A controversial agreement which saw the Argentinean government pay football clubs to show games live on public channels has ended, after generating a storm of controversy.
On Wednesday, the government announced that it would allow football clubs to negotiate new broadcasting contracts with private media groups. The only condition is that whatever channels win the right of broadcasting, Argentinean football must do so for free until 2019, a clause which may make many think twice due to the millions channels could hope to collect under the new contract.
In 2009, Julio Grondona, the former president of the Argentinean Football Association (AFA), signed a contract with the government of Cristina Fernandez de Kirchner, giving the state the right to all television rights for the top Argentinean division.
This led to a legal fight between the government and the country’s largest media group, Grupo Clarin, which had held those broadcast rights since 1991.
The “Football for All” program was intended to allow all Argentineans to enjoy football matches for free on public television. However, this was seen as a massive burden for the government, given its precarious finances.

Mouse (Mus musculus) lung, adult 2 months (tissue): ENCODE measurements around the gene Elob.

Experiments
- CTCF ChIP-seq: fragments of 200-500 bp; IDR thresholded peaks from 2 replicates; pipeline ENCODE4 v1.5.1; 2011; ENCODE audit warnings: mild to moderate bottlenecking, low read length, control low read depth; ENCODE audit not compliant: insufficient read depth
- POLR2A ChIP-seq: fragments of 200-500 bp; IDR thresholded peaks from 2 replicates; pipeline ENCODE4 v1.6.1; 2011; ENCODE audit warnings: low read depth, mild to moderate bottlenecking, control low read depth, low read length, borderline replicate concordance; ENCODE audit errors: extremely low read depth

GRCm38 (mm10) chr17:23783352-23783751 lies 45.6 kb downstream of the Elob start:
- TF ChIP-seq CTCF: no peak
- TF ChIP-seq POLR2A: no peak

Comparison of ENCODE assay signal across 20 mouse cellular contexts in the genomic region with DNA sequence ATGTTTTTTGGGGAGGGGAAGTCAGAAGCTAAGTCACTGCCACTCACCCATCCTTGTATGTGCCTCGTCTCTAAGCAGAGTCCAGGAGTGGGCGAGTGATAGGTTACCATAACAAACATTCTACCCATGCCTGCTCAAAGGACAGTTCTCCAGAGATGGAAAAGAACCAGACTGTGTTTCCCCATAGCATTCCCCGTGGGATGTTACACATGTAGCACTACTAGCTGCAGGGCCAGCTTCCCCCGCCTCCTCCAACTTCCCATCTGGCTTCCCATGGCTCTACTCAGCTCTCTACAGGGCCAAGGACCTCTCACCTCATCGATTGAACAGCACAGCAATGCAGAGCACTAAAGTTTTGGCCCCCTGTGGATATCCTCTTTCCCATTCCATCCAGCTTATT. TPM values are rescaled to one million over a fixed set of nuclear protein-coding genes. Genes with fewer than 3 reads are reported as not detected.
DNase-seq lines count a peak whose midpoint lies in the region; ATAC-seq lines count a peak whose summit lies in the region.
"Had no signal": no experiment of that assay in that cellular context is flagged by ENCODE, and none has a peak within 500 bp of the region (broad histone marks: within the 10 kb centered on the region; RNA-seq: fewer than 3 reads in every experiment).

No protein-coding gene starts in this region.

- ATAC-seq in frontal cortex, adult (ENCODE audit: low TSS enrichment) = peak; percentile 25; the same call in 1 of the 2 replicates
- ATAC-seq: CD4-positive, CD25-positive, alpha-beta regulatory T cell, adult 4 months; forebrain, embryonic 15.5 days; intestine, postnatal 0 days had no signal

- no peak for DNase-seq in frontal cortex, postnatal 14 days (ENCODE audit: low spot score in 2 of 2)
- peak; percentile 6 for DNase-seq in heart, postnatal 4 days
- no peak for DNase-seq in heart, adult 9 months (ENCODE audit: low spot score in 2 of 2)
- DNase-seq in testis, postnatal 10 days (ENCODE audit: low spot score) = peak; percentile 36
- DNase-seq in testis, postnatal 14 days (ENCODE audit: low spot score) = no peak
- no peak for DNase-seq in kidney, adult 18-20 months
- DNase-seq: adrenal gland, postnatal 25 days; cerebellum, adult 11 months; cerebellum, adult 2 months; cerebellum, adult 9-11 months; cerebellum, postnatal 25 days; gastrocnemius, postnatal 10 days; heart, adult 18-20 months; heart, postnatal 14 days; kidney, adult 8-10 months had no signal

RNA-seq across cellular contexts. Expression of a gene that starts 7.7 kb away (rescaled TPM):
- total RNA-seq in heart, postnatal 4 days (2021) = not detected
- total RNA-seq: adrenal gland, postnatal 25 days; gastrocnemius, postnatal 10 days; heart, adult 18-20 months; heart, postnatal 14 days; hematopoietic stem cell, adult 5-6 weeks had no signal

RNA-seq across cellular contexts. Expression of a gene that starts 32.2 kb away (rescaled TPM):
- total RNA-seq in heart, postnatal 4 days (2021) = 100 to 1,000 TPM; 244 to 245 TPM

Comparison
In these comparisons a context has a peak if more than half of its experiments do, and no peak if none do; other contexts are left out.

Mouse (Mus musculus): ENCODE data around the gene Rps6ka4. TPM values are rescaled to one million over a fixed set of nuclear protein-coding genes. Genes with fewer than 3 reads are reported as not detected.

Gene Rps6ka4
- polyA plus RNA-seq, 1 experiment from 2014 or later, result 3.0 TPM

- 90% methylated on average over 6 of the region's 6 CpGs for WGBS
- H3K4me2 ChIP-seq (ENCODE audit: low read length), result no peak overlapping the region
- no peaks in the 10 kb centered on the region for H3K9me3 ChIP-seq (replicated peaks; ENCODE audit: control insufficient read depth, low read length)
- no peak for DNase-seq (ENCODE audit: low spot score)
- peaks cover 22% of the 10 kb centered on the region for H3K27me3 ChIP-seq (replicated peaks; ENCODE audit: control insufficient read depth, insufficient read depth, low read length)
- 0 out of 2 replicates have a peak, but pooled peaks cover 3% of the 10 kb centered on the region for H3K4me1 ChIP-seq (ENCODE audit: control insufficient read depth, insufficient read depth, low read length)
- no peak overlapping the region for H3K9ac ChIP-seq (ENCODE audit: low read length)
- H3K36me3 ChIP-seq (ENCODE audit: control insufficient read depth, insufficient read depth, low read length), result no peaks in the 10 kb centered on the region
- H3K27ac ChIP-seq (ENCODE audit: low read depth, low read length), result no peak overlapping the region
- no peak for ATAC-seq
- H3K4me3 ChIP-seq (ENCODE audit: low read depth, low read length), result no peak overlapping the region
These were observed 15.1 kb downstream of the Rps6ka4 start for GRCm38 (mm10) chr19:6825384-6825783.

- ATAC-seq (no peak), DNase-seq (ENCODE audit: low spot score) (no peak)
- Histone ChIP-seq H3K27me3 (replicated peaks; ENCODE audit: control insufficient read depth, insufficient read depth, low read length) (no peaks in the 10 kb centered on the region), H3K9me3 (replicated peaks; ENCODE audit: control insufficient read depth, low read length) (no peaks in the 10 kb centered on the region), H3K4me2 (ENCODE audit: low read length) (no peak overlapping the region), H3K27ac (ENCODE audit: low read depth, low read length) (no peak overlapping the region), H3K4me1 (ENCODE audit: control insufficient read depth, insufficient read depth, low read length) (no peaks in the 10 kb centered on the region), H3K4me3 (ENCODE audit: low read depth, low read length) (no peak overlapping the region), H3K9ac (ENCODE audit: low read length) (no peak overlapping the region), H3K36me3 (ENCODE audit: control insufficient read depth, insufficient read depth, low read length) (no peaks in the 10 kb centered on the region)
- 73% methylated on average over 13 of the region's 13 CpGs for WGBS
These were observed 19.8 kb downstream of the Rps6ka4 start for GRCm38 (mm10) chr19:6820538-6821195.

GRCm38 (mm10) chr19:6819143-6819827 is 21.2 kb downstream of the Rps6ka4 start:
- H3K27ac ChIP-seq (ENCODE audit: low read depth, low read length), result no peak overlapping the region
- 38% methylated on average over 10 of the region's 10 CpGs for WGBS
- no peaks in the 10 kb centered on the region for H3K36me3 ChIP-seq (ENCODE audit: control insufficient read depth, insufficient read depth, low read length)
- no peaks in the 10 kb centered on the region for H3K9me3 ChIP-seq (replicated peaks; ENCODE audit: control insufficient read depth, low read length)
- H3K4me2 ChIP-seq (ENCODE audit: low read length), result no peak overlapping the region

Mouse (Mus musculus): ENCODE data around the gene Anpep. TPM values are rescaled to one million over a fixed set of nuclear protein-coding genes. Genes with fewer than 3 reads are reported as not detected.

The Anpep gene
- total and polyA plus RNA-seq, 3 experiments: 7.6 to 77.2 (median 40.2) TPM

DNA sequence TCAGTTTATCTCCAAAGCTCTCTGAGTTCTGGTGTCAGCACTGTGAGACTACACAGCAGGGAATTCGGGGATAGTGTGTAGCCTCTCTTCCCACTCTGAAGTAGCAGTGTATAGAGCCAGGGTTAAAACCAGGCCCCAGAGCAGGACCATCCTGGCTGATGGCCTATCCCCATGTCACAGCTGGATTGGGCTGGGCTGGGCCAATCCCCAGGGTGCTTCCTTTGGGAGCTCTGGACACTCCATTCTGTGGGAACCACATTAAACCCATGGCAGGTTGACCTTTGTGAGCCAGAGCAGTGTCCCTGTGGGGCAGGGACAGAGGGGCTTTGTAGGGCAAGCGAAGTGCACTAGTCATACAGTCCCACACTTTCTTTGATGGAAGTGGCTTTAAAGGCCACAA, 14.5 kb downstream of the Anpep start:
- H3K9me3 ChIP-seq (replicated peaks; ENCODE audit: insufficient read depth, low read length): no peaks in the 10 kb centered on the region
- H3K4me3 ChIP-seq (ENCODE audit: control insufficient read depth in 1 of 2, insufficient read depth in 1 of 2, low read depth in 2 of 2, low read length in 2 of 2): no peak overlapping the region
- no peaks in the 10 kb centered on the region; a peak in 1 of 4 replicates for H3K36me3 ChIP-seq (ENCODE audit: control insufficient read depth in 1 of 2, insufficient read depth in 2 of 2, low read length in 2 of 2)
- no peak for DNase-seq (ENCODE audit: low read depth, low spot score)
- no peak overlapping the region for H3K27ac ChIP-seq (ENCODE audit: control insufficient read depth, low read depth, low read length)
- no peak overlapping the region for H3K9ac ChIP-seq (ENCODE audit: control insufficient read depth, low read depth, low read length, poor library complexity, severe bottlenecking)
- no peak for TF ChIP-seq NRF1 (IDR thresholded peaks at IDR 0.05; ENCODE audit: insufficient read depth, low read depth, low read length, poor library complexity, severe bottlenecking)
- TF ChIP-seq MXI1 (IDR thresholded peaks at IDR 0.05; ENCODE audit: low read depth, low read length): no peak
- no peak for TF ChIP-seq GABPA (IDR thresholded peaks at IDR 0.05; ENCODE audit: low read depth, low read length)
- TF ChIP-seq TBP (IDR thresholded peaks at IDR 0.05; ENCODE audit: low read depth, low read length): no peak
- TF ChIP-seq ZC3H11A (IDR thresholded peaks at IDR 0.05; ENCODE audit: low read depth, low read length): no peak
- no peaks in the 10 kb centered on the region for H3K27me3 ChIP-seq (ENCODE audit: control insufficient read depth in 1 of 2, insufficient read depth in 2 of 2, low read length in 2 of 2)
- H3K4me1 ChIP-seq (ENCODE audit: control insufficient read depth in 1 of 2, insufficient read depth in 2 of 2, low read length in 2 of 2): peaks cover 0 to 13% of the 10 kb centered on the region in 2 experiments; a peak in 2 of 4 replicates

An investigation then found that much of the money involved was embezzled, leading to the arrest of three senior government officials and a number of AFA leaders, including Luis Segura, Grondona’s successor.
In total, between 2009 and 2015, the Argentinean government paid out around 8 billion pesos (533 million U.S. dollars) for those rights.
When the new government of President Mauricio Macri came to power in December 2015, it began a process to end this contract, as pledged by Macri during his campaign.
A few days ago, a number of clubs demanded that the current contract, which was valid until 2019, be rescinded, after they had received “a concrete offer” by an international channel concerning broadcasting rights.
Three companies have confirmed their interest so far, including Grupo Clarin, the American Turner Broadcasting and Qatar’s Al-Jazeera.